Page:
For most people, having a hangover after a night of drinking is a couple of painful hours that you don’t want to remember. But it became a career for a man to find a cure for the hangover.
Shaughnessy Bishop-Stall began a decade-long search and traveled to over 35 countries to find a cure for the hangover. He wasn’t just pounding Advil or chugging Pedialyte. Bishop-Stall, a journalist, has put in extreme efforts – from jumping off the Stratosphere Tower in Las Vegas (the resulting adrenaline rush, he says, blew the hangover right out of it) to diving into cold glacial water (in which a response to the fight to escape had sobering effects – and consulted dozens of experts in various fields to find a remedy, resulting in his new book, Hungover: The Morning After and One Man’s Quest for a Cure.
While dehydration is commonly believed to be the leading cause of a hangover – which is often accompanied by severe headaches, nausea, and tremors – Bishop-Stall says it is a little more complicated.
“If the problem was dehydration, you could wake up the next morning and drink a pint of water and you’ll be fine. But that doesn’t really seem to be happening,” Bishop-Stall told CNBC Make It. “That’s because There are other underlying things that are causing the dehydration … all of the cells in your body are inflamed, and they are inflamed due to the response of your body’s immune system. Such a big hangover is your body’s immune system going into high gear. “
Bishop-Stall came up with a very special blend of vitamins and supplements that cures hangovers (more on that later), but he also says he came across some simple things you can do to help.
Eat eggs for breakfast the next morning, he says. Eggs contain an amino acid called n-acetyl-l-cysteine, which, according to Bishop-Stall, comes so close to a “magical ingredient” he could find for a hangover cure. The amino acid cysteine in eggs can help break down acetaldehyde, which is a by-product of alcohol.
“If you look through almost every culture, eggs for breakfast seem to have been a common thing for thousands of years, right down to an American bacon and egg breakfast or a proper British roast or whatever you have,” he points out.
Order your eggs with a side of cabbage, another food Bishop-Stall recommends for hangovers.
“There have been recipes, songs, and poems about cabbage that go back hundreds if not thousands of years and refer to the morning after it was cooked,” says Bishop-Stall. “And it turns out that cabbage has what is known as a ‘chelating effect,’ which means that it gets into the body and clings to toxins and pulls it out when it leaves your body.”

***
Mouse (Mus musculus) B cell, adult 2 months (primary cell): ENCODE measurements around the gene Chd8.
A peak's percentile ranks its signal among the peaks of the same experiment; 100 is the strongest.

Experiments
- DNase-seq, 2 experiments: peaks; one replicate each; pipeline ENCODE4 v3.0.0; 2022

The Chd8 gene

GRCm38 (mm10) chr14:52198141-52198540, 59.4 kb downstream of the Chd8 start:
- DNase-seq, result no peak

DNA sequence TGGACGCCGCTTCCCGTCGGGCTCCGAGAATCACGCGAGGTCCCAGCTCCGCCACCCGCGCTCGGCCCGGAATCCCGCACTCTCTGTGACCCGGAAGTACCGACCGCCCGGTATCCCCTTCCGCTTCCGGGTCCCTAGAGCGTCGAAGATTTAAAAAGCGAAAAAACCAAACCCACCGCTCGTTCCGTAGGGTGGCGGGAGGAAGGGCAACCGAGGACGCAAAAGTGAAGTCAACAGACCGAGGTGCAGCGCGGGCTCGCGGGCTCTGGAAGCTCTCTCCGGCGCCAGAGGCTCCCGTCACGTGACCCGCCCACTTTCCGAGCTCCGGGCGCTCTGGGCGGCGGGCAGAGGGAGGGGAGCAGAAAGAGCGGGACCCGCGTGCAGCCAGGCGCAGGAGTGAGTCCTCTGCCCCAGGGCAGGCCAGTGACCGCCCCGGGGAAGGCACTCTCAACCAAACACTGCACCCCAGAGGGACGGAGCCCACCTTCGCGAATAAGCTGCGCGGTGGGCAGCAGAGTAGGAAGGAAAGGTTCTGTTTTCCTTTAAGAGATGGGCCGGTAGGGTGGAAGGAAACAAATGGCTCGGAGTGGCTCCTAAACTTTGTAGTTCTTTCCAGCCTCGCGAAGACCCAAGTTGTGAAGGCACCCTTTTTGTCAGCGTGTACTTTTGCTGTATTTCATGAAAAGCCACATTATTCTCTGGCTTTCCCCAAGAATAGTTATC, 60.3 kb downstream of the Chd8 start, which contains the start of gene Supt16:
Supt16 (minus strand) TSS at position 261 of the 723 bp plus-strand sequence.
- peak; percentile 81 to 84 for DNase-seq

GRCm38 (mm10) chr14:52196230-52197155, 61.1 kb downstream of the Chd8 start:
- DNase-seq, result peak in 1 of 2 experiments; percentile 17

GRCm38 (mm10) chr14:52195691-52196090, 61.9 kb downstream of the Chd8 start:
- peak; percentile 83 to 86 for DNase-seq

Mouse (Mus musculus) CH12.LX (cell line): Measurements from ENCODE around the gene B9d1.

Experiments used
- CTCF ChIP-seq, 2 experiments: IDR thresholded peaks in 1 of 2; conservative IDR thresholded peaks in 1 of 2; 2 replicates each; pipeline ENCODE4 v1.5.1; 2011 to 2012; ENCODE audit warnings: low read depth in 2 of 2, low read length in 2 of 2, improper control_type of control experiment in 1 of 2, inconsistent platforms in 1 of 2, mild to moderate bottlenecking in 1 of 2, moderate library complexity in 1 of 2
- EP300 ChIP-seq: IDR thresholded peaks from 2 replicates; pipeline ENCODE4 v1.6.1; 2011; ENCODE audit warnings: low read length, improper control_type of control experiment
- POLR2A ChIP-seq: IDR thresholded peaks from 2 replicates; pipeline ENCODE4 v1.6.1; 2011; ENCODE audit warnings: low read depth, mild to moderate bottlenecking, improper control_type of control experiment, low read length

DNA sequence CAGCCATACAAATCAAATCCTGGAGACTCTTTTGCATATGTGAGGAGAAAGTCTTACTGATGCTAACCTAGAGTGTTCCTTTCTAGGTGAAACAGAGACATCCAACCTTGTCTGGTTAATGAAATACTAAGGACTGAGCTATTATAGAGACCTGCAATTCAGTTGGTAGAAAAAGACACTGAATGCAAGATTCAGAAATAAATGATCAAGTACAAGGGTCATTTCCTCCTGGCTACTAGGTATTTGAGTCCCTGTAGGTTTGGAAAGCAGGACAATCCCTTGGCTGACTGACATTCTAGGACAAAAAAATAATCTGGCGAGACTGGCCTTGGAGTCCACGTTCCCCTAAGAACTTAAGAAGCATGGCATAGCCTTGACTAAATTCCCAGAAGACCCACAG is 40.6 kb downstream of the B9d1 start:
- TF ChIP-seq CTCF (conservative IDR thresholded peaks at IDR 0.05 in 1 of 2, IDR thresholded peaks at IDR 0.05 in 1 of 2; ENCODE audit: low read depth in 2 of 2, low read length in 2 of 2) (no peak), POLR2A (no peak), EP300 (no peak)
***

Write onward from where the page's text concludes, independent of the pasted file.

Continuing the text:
In his search, Bischof-Stall also explored what he calls “the old Victorian chimney sweep method”. In Victorian England, he explains, chimney sweeps made money on vacation selling extra soot from chimneys. People mixed the soot with a hot cup of milk before drinking to help with hangovers.
While this may seem unsavory, Bishop-Stall notes that charcoal tablets are used today to filter toxins out of the body.
CNBC Make It led Bishop-Stall’s suggestions from Dr. Tania Elliott of NYU Langone Hospital in New York City. While Elliott says that eating eggs can help break down acetaldehyde, and that eating cabbage could help absorb alcohol, she says that charcoal pills won’t help with a hangover.
“Charcoal tablets are used for acute alcohol intoxication, in order to absorb alcohol from the stomach during alcohol intoxication,” says Elliott. “However, it wouldn’t matter in a hangover where alcohol has already been absorbed into the bloodstream and broken down.”
What is Bishop-Stall’s formula for a hangover cure? In his book, he suggests taking the following dietary supplements after drinking and before bed: n-acetylcysteine (NAC); Frankincense (Boswellia); Milk thistle; and vitamins B1, B6 and B12.
“Once you fall asleep and the hangover mechanism starts, it’s practically impossible to stop and you don’t necessarily want to stop it,” he says, “because it’s primarily an immune system response.”
For her part, Elliott says there is scattered evidence that NAC and frankincense can help relieve hangover symptoms, but there is no evidence that milk thistle, B1, B6, and B12 will help.
Also, says Elliott, “remember that herbal supplements are not regulated by the FDA and can contain harmful contaminants,” she says of Bishop Stall’s preparation. “In terms of vitamins, it is better to eat these nutrients than in pill form.”
To help out with a hangover, Elliott recommends moisturizing and eating before drinking. “Eating in the stomach helps slow down alcohol consumption,” she says.
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